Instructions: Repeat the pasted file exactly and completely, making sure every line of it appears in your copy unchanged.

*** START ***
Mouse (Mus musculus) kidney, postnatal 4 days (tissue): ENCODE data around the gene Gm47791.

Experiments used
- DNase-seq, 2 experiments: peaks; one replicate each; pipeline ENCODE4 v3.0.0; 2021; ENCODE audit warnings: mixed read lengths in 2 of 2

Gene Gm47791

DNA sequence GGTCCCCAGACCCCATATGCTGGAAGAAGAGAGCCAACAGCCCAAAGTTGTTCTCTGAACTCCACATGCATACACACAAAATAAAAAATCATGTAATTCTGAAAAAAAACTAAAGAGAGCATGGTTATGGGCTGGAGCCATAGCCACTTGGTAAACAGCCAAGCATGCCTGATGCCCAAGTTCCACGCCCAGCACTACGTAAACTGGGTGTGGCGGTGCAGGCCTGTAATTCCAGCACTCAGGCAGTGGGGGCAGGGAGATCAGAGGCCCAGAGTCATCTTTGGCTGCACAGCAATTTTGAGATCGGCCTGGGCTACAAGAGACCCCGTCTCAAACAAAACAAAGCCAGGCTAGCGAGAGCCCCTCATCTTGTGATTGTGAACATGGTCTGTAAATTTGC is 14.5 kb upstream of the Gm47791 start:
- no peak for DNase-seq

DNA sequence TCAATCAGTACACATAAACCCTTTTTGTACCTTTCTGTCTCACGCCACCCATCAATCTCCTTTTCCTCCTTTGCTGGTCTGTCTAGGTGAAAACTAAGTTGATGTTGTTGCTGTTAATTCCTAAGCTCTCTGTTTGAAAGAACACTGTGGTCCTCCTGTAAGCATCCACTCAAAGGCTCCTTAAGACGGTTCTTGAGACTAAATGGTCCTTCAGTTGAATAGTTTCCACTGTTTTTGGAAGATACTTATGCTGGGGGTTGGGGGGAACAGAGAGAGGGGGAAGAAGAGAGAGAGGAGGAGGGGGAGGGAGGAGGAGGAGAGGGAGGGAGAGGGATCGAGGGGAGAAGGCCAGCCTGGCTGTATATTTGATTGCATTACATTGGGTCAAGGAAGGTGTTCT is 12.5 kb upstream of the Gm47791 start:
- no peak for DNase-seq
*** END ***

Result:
Mouse (Mus musculus) kidney, postnatal 4 days (tissue): ENCODE data around the gene Gm47791.

Experiments used
- DNase-seq, 2 experiments: peaks; one replicate each; pipeline ENCODE4 v3.0.0; 2021; ENCODE audit warnings: mixed read lengths in 2 of 2

Gene Gm47791

DNA sequence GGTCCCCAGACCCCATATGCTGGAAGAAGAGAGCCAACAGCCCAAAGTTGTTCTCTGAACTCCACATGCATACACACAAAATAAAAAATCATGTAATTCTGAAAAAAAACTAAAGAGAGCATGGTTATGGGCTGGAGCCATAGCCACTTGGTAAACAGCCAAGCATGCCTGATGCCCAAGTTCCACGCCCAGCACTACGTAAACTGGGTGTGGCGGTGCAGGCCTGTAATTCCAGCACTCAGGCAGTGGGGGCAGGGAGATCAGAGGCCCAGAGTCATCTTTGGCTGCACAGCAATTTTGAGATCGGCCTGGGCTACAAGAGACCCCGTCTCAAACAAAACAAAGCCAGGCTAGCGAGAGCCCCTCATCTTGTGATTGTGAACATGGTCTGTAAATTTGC is 14.5 kb upstream of the Gm47791 start:
- no peak for DNase-seq

DNA sequence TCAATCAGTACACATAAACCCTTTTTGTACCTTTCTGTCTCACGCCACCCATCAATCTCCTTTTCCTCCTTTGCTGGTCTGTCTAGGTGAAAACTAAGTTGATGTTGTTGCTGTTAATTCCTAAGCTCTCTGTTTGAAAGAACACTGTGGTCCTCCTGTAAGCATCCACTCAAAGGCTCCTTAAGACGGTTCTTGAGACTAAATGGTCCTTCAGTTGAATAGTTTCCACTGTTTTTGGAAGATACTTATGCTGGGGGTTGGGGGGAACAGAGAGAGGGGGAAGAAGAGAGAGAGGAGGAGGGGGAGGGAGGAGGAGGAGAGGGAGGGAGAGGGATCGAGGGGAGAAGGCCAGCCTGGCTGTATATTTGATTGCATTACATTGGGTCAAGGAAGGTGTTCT is 12.5 kb upstream of the Gm47791 start:
- no peak for DNase-seq